Sequential in vivo imaging of osteogenic stem/progenitor cells during fracture repair

J Vis Exp. 2014 May 23;(87):51289. doi: 10.3791/51289.


Bone turns over continuously and is highly regenerative following injury. Osteogenic stem/progenitor cells have long been hypothesized to exist, but in vivo demonstration of such cells has only recently been attained. Here, in vivo imaging techniques to investigate the role of endogenous osteogenic stem/progenitor cells (OSPCs) and their progeny in bone repair are provided. Using osteo-lineage cell tracing models and intravital imaging of induced microfractures in calvarial bone, OSPCs can be directly observed during the first few days after injury, in which critical events in the early repair process occur. Injury sites can be sequentially imaged revealing that OSPCs relocate to the injury, increase in number and differentiate into bone forming osteoblasts. These methods offer a means of investigating the role of stem cell-intrinsic and extrinsic molecular regulators for bone regeneration and repair.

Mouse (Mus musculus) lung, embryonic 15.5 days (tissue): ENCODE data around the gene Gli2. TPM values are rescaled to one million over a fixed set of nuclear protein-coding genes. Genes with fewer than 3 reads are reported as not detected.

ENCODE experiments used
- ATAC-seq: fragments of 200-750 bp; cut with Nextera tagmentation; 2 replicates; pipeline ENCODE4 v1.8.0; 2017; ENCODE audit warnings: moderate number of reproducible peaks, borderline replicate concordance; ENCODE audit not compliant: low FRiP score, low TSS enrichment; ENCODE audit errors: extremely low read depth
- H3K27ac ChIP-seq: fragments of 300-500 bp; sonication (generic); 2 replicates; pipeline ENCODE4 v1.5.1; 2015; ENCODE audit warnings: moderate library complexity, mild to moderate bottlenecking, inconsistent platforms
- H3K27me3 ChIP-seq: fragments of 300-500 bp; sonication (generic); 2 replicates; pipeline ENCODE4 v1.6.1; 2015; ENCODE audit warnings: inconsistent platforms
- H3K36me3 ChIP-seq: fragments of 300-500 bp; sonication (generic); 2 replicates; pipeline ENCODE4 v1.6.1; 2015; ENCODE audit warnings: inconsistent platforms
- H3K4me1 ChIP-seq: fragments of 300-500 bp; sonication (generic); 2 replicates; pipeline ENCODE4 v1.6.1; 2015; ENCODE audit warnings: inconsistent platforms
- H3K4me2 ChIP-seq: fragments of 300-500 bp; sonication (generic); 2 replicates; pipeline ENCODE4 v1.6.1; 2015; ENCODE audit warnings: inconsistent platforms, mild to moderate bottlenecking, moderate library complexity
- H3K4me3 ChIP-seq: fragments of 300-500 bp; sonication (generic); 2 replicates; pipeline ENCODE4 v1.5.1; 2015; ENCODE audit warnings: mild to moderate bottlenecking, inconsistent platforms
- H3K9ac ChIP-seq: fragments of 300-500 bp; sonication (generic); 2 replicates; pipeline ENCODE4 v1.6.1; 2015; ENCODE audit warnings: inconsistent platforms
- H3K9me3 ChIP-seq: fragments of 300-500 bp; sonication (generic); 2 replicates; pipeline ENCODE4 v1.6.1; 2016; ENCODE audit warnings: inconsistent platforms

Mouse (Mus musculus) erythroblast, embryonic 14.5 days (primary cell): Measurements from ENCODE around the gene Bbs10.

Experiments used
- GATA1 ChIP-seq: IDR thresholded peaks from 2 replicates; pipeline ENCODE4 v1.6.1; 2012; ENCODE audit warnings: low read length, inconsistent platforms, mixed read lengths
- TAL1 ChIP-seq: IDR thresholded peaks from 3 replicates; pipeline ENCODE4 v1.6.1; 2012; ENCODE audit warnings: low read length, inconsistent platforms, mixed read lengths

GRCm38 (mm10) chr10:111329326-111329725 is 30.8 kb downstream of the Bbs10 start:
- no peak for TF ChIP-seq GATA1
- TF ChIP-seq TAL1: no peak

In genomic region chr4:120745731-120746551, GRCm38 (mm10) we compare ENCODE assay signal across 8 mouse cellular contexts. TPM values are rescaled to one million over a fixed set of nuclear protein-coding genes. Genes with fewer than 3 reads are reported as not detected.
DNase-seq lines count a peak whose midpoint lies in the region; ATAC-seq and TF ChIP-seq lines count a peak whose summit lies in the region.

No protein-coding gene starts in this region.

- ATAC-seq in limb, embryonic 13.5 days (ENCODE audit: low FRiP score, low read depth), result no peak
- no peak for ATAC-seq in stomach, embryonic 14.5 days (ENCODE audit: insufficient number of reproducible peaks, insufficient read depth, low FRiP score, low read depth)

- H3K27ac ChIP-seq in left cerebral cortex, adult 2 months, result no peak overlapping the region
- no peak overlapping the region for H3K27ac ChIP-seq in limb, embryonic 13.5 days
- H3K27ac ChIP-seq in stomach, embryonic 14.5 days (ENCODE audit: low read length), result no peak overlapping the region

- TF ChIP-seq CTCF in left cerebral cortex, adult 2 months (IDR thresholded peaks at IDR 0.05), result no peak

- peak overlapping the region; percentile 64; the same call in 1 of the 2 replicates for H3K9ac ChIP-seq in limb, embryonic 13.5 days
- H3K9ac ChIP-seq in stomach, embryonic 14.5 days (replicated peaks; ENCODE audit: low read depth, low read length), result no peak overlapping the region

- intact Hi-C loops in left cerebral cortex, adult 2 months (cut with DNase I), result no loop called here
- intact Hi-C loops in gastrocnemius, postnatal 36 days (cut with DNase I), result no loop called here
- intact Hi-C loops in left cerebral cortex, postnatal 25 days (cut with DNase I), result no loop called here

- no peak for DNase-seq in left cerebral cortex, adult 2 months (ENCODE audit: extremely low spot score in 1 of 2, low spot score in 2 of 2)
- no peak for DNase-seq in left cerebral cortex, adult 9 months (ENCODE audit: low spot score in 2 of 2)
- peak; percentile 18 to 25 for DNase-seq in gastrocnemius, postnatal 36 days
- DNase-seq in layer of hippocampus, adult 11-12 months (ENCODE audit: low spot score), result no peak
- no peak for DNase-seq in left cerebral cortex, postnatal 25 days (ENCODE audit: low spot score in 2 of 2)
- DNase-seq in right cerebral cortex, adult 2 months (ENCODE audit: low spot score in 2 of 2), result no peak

Publication types

  • Research Support, N.I.H., Extramural
  • Research Support, Non-U.S. Gov't
  • Video-Audio Media

MeSH terms

  • Animals
  • Cell Differentiation / physiology
  • Cell Growth Processes / physiology
  • Cell Movement / physiology
  • Fracture Healing / physiology*
  • Mice
  • Microscopy, Fluorescence / methods*
  • Myxovirus Resistance Proteins / genetics
  • Myxovirus Resistance Proteins / metabolism
  • Osteocytes / cytology*
  • Osteocytes / metabolism
  • Osteogenesis
  • Stem Cells / cytology*
  • Stem Cells / metabolism


  • Mx1 protein, mouse
  • Myxovirus Resistance Proteins